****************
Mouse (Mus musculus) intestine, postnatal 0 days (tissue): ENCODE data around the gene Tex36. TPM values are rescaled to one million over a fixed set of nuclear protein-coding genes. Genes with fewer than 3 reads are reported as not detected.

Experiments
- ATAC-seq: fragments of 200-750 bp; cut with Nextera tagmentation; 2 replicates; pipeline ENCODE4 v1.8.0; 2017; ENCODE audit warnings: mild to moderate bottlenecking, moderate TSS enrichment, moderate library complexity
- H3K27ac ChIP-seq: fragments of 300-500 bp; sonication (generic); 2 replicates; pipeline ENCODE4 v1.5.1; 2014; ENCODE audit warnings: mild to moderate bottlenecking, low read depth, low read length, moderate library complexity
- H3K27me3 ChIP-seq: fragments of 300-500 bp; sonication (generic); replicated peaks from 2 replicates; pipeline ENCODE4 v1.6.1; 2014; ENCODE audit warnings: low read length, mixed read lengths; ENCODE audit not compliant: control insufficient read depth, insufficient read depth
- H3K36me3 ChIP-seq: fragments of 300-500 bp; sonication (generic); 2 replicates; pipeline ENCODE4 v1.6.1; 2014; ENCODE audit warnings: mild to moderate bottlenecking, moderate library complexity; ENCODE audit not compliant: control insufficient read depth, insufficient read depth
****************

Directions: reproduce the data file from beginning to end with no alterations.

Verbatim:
Mouse (Mus musculus) intestine, postnatal 0 days (tissue): ENCODE data around the gene Tex36. TPM values are rescaled to one million over a fixed set of nuclear protein-coding genes. Genes with fewer than 3 reads are reported as not detected.

Experiments
- ATAC-seq: fragments of 200-750 bp; cut with Nextera tagmentation; 2 replicates; pipeline ENCODE4 v1.8.0; 2017; ENCODE audit warnings: mild to moderate bottlenecking, moderate TSS enrichment, moderate library complexity
- H3K27ac ChIP-seq: fragments of 300-500 bp; sonication (generic); 2 replicates; pipeline ENCODE4 v1.5.1; 2014; ENCODE audit warnings: mild to moderate bottlenecking, low read depth, low read length, moderate library complexity
- H3K27me3 ChIP-seq: fragments of 300-500 bp; sonication (generic); replicated peaks from 2 replicates; pipeline ENCODE4 v1.6.1; 2014; ENCODE audit warnings: low read length, mixed read lengths; ENCODE audit not compliant: control insufficient read depth, insufficient read depth
- H3K36me3 ChIP-seq: fragments of 300-500 bp; sonication (generic); 2 replicates; pipeline ENCODE4 v1.6.1; 2014; ENCODE audit warnings: mild to moderate bottlenecking, moderate library complexity; ENCODE audit not compliant: control insufficient read depth, insufficient read depth